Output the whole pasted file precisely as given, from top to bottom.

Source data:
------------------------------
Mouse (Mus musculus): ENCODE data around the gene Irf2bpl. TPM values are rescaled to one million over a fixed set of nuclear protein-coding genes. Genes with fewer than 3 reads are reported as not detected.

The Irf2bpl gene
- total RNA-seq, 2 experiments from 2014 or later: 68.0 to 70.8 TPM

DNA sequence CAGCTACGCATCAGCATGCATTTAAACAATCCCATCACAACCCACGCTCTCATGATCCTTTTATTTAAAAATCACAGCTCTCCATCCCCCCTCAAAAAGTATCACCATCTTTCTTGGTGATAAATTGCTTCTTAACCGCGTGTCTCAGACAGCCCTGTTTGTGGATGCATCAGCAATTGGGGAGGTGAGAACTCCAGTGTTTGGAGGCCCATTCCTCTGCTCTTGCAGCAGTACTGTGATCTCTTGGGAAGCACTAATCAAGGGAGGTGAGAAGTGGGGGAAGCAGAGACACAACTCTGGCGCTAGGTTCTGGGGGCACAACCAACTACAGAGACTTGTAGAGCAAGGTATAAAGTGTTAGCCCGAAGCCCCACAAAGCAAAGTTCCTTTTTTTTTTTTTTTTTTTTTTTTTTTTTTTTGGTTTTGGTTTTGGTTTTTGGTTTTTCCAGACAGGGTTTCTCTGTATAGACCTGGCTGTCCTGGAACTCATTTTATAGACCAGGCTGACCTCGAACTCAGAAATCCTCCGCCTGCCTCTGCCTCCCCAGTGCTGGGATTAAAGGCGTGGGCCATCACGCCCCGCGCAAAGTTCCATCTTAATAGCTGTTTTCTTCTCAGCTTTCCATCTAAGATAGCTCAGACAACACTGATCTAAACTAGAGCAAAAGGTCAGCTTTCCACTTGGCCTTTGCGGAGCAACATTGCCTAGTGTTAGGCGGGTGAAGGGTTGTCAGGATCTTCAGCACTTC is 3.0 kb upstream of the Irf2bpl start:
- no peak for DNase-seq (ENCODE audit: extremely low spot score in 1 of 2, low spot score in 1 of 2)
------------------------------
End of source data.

Mouse (Mus musculus): ENCODE data around the gene Irf2bpl. TPM values are rescaled to one million over a fixed set of nuclear protein-coding genes. Genes with fewer than 3 reads are reported as not detected.

The Irf2bpl gene
- total RNA-seq, 2 experiments from 2014 or later: 68.0 to 70.8 TPM

DNA sequence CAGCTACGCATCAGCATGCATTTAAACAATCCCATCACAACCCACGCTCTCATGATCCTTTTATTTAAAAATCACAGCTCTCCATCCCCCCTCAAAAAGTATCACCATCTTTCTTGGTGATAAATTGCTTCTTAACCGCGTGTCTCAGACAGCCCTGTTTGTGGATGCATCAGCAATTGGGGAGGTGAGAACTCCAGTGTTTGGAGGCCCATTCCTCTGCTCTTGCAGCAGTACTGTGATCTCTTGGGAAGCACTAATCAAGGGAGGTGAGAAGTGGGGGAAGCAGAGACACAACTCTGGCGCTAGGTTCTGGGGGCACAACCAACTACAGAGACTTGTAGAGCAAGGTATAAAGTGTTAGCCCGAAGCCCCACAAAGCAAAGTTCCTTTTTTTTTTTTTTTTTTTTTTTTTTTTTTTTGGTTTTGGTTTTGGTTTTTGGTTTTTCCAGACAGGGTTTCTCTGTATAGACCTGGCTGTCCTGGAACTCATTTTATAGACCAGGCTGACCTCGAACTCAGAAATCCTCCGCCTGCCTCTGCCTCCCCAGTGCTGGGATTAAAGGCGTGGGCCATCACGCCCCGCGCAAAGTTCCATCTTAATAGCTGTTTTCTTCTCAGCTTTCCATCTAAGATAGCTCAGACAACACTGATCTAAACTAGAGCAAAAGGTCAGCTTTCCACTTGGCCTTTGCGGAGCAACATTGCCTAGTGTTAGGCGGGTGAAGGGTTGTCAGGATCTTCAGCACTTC is 3.0 kb upstream of the Irf2bpl start:
- no peak for DNase-seq (ENCODE audit: extremely low spot score in 1 of 2, low spot score in 1 of 2)